In honour of all the women who live with violence every day I did this for a photo challenge I am taking part in…it is called ‘Torn’ and is part of my 365 Club for the month of March.



  1. Oh the statistics are heartbreaking and terrifying Jo. Thanks for raising awareness. All of us, including men, need to say enough is enough.


  2. I agree with Alastair, the stats are horrifying. The photos are all lovely. Thank you for raising awareness. I, too, have a daughter who, so far, has had a safe, protected life.


  3. The horrific gang rape in Delhi that shook us all out of our apathy,has snowballed into a mass movement seeking harsh punishment for violence against women. At least that poor girls life will not have been lost in vain. Thanks for the link Jo. Have shared it on Facebook & Twitter.


  4. Shocking stats, Jo, and of course , no woman should become just a statistic. We have so many rapes and domestic murders in South Africa. I will share this on FB.


    1. I was astounded to read somewhere that a young girl has a bigger chance of being raped in South Africa than of finishing school…wow…how sad is that.


  5. Thanks Jo for this brilliant post. I’ve added the link to the song to my post and tweeted it. Happy IWD hope you have a great girlie day with your friend, I will with my daughter, sister and best friend 🙂


  6. Reblogged this on small house/BIG GARDEN and commented:
    Wonderful way to honor the day. My daughter is studying labor trafficking as part of her social work degree and the stories she brings home are horrendous. The world has a loonnnggggg way to go before women are treated with the respect they deserve.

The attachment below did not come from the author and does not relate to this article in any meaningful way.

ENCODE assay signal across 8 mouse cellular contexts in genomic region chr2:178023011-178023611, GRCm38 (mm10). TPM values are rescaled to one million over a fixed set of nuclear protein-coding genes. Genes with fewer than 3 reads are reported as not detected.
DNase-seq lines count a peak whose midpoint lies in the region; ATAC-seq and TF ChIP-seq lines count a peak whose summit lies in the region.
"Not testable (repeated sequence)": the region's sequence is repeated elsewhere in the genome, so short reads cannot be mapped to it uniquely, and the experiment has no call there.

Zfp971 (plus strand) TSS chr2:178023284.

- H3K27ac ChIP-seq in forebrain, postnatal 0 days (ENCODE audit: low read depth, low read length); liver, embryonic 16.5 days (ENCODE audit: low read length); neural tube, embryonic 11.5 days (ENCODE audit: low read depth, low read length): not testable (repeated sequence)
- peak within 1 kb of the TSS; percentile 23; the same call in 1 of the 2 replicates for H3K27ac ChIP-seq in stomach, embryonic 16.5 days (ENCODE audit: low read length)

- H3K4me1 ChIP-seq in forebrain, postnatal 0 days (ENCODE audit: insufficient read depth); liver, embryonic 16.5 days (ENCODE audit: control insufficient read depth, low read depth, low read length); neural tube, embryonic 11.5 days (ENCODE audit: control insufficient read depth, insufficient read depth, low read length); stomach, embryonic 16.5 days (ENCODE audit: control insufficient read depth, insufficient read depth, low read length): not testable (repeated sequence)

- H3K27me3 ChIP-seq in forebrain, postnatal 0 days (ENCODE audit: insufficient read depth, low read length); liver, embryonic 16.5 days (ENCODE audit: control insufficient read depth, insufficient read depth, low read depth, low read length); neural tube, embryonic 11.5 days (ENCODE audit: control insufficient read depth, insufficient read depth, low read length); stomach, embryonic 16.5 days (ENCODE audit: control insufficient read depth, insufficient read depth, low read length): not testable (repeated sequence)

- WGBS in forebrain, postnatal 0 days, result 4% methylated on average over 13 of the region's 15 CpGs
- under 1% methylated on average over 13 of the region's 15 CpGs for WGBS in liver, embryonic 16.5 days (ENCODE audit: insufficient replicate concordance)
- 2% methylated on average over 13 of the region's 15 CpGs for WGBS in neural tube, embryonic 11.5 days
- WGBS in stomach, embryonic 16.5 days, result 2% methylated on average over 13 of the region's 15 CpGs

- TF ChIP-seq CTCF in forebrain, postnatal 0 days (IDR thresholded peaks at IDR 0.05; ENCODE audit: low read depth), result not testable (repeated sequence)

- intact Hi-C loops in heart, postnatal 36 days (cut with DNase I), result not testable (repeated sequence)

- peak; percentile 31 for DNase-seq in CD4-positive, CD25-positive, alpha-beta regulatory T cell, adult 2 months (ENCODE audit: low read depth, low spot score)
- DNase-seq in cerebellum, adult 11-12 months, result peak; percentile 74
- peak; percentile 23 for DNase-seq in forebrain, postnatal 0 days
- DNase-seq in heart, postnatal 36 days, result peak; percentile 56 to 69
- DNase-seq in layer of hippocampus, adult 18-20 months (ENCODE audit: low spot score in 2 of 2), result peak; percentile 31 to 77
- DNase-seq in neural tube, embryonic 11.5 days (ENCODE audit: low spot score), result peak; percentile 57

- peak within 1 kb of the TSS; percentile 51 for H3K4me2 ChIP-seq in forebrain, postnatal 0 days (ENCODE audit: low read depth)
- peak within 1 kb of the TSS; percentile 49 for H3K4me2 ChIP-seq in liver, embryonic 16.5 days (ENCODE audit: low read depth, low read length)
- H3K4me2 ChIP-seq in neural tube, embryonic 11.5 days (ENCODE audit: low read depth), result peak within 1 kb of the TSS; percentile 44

7. Long ago, when called to a home, the police would say there was nothing they could do. Things haven’t changed much. 😦
    The stats are staggering.


  8. Thanks for making us aware of these horrific things in your post today. It is astonishing to think that these things still occur today. Loud voices can change and make thing better. Hope will help those who suffer moving forward.


  9. a great post jo, those stats are scary, yet we know it is happening all around the world, to rich and poor … thanks for the link to the song 🙂


  10. The words contrast so dramatically with your beautiful photos. It is scary to think that girls will grow up to violence (although there are many now who live in it. Violence and women never go together. May there be an end to abuse and violence against women.


      1. Just been enjoying the F1 Grand Prix weekend in Melbourne. Starting the long journey home this evening. We have had a great time Down Under 🙂


  11. When you read those stats you wonder if we have evolved at all as a species in equal rights and fair treatment. But the tide is turning Jo and we are now in the planets Feminine era so women are now speaking out and men are at least listening!


  12. Those are some sobering statistics. Thank you for sharing them and thanks for doing what you do to try and lessen the impact! 🙂 Here’s to you, sis! xox


Comments are closed.